Answering a parliamentary question tabled by Sevim Dagdelen, a representative of Die Linke in the German Bundestag, the German government acknowledged the increasing influence of Wahhabism in Kosovo.
"Saudi Arabian missionary organizations are also active in Kosovo and are spreading the Wahhabi interpretation of Islam, which Saudi Arabia represents, for example by sending preachers," the government responded, Die Welt reported.
In addition, Germany said that "the continuous involvement of Arab donors — individuals, non-governmental organizations as well as state and semi-governmental institutions is detectable in the Islamic community of Kosovo."
Sevim Dagdelen, a representative of Die Linke in the German Bundestag who tabled the parliamentary question, called the increasing Islamic radicalization of Kosovo "scandalous," particularly given that it has taken place under the auspices of the NATO-led Kosovo Force (KFOR).
The 45,000 strong KFOR entered Kosovo in June 1999, following NATO's 78-day campaign of airstrikes against the Federal Republic of Yugoslavia, which forced Belgrade to withdraw all its army and police units from Kosovo.
"Right under the nose of KFOR, Kosovo has developed into an Islamic terror center in the region. It is scandalous that, thanks to the presence of German soldiers, Saudi preachers of violence and hatred have freely been able to create the ideological basis for this," Dagdelen said.
The politician called on the government to acknowledge the large numbers of Islamic terrorists who come from Kosovo. According to an analysis by the US-based National Bureau of Economic Research, Kosovo is ranked fifth per capita for ISIS [Daesh] foreign fighters. It contributes the most ISIS fighters per capita of any European country, followed by Bosnia and Macedonia.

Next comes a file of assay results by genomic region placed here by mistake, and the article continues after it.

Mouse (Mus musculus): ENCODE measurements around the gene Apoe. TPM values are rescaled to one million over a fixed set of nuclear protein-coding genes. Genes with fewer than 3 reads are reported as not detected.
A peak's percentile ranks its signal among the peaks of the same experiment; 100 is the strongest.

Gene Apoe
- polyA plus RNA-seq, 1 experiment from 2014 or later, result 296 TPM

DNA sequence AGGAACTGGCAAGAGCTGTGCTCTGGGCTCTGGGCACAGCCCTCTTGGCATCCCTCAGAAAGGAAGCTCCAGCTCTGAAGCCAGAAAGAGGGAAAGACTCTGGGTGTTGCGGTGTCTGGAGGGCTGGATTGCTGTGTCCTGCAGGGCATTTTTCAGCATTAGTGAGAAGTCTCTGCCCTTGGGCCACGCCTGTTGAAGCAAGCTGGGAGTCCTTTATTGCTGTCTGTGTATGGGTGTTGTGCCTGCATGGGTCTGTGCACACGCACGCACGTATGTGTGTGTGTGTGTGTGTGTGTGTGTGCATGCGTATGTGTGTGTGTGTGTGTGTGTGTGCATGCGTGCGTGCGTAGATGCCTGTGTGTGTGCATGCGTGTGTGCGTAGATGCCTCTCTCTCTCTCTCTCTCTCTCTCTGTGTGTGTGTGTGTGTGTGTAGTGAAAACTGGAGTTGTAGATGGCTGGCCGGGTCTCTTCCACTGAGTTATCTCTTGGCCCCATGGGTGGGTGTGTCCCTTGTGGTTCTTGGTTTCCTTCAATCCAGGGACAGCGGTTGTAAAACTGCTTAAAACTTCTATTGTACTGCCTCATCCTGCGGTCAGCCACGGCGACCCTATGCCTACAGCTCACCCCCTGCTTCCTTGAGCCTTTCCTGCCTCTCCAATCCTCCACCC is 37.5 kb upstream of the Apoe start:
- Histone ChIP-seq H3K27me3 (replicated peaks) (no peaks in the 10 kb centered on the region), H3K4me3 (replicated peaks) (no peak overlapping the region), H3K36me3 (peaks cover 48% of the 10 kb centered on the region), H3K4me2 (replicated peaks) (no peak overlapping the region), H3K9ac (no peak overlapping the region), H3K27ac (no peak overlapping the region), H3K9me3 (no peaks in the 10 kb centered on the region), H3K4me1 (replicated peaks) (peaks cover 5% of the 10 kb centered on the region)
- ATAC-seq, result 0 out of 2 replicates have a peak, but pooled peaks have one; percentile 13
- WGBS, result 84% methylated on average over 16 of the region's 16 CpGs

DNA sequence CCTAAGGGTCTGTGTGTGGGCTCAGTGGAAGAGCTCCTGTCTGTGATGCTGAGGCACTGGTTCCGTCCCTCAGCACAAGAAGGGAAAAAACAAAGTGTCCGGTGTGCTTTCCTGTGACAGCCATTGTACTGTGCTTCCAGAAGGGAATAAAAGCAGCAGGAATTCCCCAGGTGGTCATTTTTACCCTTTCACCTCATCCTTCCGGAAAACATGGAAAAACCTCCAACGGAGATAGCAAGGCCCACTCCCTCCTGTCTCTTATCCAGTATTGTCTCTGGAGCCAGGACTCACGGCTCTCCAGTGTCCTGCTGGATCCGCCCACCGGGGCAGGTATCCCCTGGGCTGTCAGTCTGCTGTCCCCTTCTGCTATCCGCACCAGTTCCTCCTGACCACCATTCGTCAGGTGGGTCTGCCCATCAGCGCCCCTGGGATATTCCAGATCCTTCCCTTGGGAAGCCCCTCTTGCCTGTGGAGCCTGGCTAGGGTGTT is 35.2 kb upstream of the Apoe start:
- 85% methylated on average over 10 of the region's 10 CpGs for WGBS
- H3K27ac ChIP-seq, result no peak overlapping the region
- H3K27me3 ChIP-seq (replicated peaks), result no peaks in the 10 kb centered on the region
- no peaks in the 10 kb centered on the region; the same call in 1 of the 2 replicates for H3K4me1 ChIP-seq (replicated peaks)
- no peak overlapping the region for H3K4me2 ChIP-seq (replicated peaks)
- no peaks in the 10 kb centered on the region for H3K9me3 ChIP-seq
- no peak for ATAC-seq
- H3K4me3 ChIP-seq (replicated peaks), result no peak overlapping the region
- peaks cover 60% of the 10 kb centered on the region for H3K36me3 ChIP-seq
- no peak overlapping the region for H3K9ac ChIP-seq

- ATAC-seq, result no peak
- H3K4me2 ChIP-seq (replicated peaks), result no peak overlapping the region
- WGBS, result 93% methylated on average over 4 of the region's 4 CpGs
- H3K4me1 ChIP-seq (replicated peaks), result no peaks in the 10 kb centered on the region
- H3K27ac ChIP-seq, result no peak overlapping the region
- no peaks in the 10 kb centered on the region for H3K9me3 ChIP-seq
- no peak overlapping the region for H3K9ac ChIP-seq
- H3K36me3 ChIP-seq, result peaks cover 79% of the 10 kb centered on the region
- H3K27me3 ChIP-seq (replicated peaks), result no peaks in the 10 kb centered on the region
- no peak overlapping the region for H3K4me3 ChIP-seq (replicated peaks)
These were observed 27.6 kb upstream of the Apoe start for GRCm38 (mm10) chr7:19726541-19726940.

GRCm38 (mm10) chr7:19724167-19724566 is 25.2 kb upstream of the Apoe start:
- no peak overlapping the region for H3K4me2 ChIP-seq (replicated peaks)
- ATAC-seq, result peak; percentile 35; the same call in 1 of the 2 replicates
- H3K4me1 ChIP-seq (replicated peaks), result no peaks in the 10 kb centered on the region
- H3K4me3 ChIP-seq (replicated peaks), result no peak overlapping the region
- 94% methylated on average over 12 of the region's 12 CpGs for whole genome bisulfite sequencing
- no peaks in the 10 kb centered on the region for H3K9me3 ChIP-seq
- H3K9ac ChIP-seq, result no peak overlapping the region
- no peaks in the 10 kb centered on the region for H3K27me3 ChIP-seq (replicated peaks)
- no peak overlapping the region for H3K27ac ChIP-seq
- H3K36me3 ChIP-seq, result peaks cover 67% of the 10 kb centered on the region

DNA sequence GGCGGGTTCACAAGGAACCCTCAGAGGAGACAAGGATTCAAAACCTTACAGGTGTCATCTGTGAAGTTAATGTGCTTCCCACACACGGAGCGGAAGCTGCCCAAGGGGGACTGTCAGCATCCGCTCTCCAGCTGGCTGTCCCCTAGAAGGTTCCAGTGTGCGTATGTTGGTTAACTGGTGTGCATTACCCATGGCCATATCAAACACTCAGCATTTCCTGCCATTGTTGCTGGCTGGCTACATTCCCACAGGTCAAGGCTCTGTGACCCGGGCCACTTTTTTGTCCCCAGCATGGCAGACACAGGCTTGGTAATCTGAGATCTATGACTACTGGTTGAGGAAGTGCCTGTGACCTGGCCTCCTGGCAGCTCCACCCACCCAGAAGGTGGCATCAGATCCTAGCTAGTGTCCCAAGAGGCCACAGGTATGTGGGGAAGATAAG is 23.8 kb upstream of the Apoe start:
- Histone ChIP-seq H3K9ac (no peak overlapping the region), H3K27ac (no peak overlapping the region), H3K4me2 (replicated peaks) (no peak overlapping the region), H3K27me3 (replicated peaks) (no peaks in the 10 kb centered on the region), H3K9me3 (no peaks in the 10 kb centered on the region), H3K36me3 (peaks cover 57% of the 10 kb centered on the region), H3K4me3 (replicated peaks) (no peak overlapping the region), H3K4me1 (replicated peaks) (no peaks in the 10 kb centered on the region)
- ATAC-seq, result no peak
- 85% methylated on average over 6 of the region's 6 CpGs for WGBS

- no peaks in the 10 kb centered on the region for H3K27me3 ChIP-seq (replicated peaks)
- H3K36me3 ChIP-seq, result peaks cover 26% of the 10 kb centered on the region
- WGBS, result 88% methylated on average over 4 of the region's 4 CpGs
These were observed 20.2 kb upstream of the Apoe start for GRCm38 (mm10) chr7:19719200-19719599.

Dagdelen urged the federal government is "not to keep sugarcoating the situation in Kosovo and keeping the public in the dark about concrete recruitment figures for Islamic terrorist networks like IS [Daesh] and other organizations in the KFOR area."
In its response, the German government also touched on the increasing influence of Turkey in the Balkan region.
"Since the accession of the AKP [Justice and Development Party] government in 2002, and especially during former Foreign Minister Ahmet Davutoglu's term of office, a strategic reorientation of Turkish foreign policy has taken place. In the course of this reorientation, political focus was placed on areas that were formerly part of the Ottoman Empire," Berlin wrote.
Under the auspices of KFOR, Erdogan has been given "a free hand for his neo-Ottoman imperial policies," Dagdelen said.
"At the same time, he is using the opportunity to influence Kosovo for political cleansing. This is an additional reason why the federal government must finally radically change its Turkish policy and take a clear position against Erdogan."
Kosovo is set to hold snap parliamentary elections on June 11. The favorite to become Prime Minister is former field commander of the Kosovo Liberation Army, former prime minister and the current leader of the Alliance for the Future of Kosovo political party Ramush Haradinaj.
Haradinaj recently caused outrage in Serbia when he called for more Serbian territory to be annexed in favor of Kosovo.
Serbia should "delete Kosovo from the Constitution" or see "one-third third of Serb land added to the Kosovo map," Haradinaj said.